Ancient war for Jerusalem echoes as stones and arrowheads uncovered
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'On the following day,' Josephus wrote, 'the Romans, having routed the brigands from the town, set all on fire as far as Siloam'

Ancient war for Jerusalem echoes as stones and arrowheads uncovered

New findings on ancient street confirm 1st century historian‘s account of Roman routing of Jewish rebels in 70 CE

Nahshon Szanton holding a ballista stone that was apparently catapulted during the siege of the Jerusalem, while standing on an ancient street being excavated. (Shai Halevy/courtesy Israel Antiquities Authority)
Nahshon Szanton holding a ballista stone that was apparently catapulted during the siege of the Jerusalem, while standing on an ancient street being excavated. (Shai Halevy/courtesy Israel Antiquities Authority)

The remains of weapons used by Roman legionnaires and desperate Jewish rebels in Jerusalem in the first century CE went on display Thursday, with Israeli archaeologists linking the last battle before Jerusalem fell 2,000 years ago with ongoing celebrations to mark the 50th anniversary of Jerusalem’s reunification after the 1967 Six Day War.

According to the Israel Antiquities Authority, an account by first century Roman-Jewish historian Josephus on the fall of Jerusalem is being confirmed by objects discovered on an ancient road that used to ascend from the city’s gates and the Pool of Siloam to the Jewish Temple, including the arms.

“On the following day, the Romans, having routed the brigands from the town, set all on fire as far as Siloam,” Josephus wrote in “The Wars of the Jews.”

Among other finds, archaeologists dug up stone ballista balls flung by roman catapults and arrowheads used by Jewish rebels behind barricades as the city fell to the Romans in 70 CE.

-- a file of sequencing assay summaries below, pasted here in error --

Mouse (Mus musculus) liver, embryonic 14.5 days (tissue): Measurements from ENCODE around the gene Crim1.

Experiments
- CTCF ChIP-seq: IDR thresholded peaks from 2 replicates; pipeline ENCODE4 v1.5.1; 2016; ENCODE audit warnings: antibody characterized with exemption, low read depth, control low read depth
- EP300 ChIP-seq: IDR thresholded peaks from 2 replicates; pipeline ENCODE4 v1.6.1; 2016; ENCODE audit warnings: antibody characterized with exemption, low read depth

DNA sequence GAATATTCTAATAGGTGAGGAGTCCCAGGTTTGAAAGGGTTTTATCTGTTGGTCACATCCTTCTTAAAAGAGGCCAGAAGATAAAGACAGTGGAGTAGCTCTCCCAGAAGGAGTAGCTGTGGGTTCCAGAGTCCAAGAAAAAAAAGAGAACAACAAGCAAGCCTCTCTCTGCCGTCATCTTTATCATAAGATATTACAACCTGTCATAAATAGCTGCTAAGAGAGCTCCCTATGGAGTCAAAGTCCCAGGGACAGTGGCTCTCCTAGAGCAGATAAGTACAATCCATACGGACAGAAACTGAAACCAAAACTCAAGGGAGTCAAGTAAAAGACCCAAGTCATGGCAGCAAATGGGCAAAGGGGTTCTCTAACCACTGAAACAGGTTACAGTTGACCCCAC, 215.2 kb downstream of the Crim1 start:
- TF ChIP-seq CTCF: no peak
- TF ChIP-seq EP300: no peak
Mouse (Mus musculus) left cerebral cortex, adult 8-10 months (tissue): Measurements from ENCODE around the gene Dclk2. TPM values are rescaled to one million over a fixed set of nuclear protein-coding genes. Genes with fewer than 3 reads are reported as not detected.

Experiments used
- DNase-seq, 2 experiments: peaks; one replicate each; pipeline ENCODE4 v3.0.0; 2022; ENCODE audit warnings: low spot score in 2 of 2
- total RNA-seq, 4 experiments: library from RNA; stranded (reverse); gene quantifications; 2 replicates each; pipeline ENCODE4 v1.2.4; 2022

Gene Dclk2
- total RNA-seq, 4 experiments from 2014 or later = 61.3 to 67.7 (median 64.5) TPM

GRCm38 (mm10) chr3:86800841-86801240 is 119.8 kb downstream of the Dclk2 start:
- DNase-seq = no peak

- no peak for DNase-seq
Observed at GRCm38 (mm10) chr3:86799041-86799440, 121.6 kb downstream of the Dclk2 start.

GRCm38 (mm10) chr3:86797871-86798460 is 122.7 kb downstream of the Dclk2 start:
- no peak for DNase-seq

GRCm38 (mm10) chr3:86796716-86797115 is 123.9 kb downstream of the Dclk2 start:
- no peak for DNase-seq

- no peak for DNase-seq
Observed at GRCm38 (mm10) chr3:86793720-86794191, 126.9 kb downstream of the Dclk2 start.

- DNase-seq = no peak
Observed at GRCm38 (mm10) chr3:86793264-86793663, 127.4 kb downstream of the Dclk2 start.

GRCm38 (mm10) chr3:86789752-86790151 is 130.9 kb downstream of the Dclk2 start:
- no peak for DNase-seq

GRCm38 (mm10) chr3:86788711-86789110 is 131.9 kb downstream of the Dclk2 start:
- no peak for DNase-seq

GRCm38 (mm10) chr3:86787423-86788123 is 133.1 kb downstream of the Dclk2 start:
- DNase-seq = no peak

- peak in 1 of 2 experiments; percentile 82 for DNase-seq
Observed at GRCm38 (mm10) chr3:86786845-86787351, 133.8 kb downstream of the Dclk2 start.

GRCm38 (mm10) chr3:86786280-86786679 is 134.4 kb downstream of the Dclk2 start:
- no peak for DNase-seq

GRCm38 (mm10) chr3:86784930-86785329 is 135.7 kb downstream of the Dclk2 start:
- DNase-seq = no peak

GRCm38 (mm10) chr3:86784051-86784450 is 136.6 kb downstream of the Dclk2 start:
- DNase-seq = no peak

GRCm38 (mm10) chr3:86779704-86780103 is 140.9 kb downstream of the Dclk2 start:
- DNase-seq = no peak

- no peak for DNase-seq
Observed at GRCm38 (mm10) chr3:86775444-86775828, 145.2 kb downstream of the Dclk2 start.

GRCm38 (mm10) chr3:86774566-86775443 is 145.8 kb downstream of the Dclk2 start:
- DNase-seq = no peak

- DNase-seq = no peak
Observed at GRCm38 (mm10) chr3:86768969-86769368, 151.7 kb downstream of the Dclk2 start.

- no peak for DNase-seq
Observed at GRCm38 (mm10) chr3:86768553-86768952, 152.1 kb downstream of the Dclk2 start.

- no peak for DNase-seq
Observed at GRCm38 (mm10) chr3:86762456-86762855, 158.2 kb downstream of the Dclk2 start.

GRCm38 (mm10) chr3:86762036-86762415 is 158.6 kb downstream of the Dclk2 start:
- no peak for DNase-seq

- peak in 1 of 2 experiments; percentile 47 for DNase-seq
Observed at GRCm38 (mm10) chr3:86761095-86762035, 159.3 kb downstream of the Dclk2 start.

Ballista stones provide evidence of the battle of Jerusalem that was fought 2,000 years ago, May 25, 2017. (Clara Amit, courtesy of the Israel Antiquities Authority)
Ballista stones provide evidence of the battle of Jerusalem that was fought 2,000 years ago, May 25, 2017. (Clara Amit, courtesy of the Israel Antiquities Authority)

“Josephus’s descriptions of the battle in the lower city has come face-to-face for the first time with evidence that was revealed in the field in a clear and chilling manner,” dig organizers Nahshon Szanton and Moran Hagbi said in a statement.

The road is currently undergoing excavation with funds from Elad — a right-wing non-profit organization, whose central project is the renovated City of David archaeological park, just outside Jerusalem’s Old City walls.

The archaeologists have unearthed a 100 meter (328 foot) section of the road, which is paved with large stone slabs.

A Scytho-Iranian arrowhead. (Clara Amit, courtesy of the Israel Antiquities Authority)
A Scytho-Iranian arrowhead. (Clara Amit, courtesy of the Israel Antiquities Authority)

Research indicates that the road was built after the reign of King Herod and possibly even during the rule of Pontius Pilate, the Roman governor who sentenced Jesus to death.

Yuval Baruch, the IAA’s Jerusalem district archaeologist, said the aim was to excavate the entire street within five years.

The dig began four years ago, resuming excavations undertaken decades ago by American and European scholars.

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